2019 Tribeca Film Festival movie review: ‘Dreamland’

April 29, 2019

by Carla Hay

Margot Robbie and Finn Cole in "Dreamland"
Margot Robbie and Finn Cole in “Dreamland” (Photo by Ursula Coyote)

“Dreamland”

Directed by Miles Joris-Peyrafitte

World premiere at the Tribeca Film Festival in New York City on April 28, 2019.

The first thing that you might notice about the dramatic film “Dreamland” is that Margot Robbie plays a character that’s similar to bank robber Bonnie Parker of Bonnie & Clyde fame. The movie takes place in Texas in the 1930s, during the Dust Bowl drought era and when the Great Depression wreaked havoc on the U.S. economy. It’s also when the real-life Bonnie & Clyde became famous outlaws for their bank robberies and murders. But even though Robbie’s Allison Wells character in “Dreamland” is clearly inspired by the real-life Bonnie Parker, this movie isn’t really about Allison’s crime spree. It’s more about the effect that she has on a naïve young man in his late teens named Eugene Evans (played by Finn Cole), after she convinces him to let her hide out on his family farm.

“Dreamland,” which takes place in 1935, is narrated by Eugene’s younger sister Phoebe (played by Darby Camp), who tells the story in voiceover as an adult 20 years later. (Lola Kirke is the voice of the adult Phoebe.) The family has gone through some hard times, even before the Great Depression. Eugene’s biological father, Don Baker, mysteriously disappeared when Eugene was still a very young child, and Don is presumed dead. Eugene’s mother, Olivia (played by Kerry Condon), doesn’t really like to talk about Don. As a child, Eugene is haunted by the idea that his father isn’t really dead but is really still alive and living in Mexico. Eugene dreams of eventually finding Don and reuniting with him. But the sad look in Olivia’s eyes tells viewers that Eugene’s father has abandoned them, and if he’s still alive, he’s not coming back into their lives.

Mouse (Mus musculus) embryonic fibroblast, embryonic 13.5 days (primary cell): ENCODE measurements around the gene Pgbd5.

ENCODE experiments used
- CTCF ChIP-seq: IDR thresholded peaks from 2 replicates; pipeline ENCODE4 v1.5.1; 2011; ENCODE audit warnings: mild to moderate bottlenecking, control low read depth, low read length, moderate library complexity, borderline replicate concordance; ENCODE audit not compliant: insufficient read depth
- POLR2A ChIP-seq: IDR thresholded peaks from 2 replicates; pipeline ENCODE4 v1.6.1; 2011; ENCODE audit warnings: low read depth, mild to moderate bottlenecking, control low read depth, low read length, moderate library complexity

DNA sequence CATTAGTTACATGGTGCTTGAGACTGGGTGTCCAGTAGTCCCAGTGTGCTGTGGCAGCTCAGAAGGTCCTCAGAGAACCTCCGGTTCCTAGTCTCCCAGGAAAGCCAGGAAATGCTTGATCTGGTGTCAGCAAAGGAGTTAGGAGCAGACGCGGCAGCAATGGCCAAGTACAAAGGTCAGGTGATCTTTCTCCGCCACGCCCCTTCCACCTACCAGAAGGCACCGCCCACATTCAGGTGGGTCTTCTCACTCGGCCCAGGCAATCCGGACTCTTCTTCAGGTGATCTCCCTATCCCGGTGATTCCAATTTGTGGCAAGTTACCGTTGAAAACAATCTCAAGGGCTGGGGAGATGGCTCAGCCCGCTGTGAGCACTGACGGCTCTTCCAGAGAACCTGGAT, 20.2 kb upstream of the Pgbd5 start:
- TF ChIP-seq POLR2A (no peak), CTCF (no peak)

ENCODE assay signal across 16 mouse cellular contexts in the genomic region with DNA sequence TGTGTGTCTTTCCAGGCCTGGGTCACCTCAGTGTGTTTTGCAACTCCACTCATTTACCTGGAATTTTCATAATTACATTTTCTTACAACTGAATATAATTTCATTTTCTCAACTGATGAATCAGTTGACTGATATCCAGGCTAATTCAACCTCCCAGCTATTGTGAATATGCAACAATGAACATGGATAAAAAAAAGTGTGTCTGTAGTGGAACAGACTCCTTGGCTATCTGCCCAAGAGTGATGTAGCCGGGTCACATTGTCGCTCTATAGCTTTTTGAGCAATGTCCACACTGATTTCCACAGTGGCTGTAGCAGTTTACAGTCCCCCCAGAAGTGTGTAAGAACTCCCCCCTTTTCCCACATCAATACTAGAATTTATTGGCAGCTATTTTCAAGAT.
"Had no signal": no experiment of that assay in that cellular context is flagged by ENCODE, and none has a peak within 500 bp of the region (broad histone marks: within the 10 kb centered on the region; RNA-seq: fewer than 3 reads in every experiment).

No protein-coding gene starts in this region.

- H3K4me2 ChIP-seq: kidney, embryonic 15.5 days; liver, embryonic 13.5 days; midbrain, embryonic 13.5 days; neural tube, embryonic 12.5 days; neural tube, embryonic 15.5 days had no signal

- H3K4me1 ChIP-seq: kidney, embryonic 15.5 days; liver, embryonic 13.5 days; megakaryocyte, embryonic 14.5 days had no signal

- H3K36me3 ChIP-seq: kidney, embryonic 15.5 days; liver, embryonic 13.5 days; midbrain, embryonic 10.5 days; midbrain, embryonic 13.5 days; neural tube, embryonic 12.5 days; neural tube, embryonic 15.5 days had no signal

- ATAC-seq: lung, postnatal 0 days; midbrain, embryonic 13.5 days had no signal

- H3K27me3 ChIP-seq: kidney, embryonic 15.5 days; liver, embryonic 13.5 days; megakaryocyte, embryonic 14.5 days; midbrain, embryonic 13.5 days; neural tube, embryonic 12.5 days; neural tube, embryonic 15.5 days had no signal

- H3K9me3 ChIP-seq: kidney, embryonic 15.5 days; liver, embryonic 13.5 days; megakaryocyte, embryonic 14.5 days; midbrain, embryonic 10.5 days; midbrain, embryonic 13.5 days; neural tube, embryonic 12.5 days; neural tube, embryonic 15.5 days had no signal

Olivia eventually remarries a police officer named George “Buck” Evans (played by Travis Fimmel), who adopts Eugene. The couple’s daughter is Phoebe, who’s about 10 years younger than Eugene. She’s a curious and intelligent child who admires her older brother for his kindness but worries that people will take advantage of his gullible nature. Buck rises through the ranks of the police force, and he’s a deputy sheriff at the time that Allison commits the Guthrie Plains bank robbery that has resulted in the deaths of multiple people, including her lover/partner in crime Perry Montroy, a Clyde Barrow-like character. Perry (played by Garrett Hedlund) and the deadly bank robbery are seen in brief flashbacks.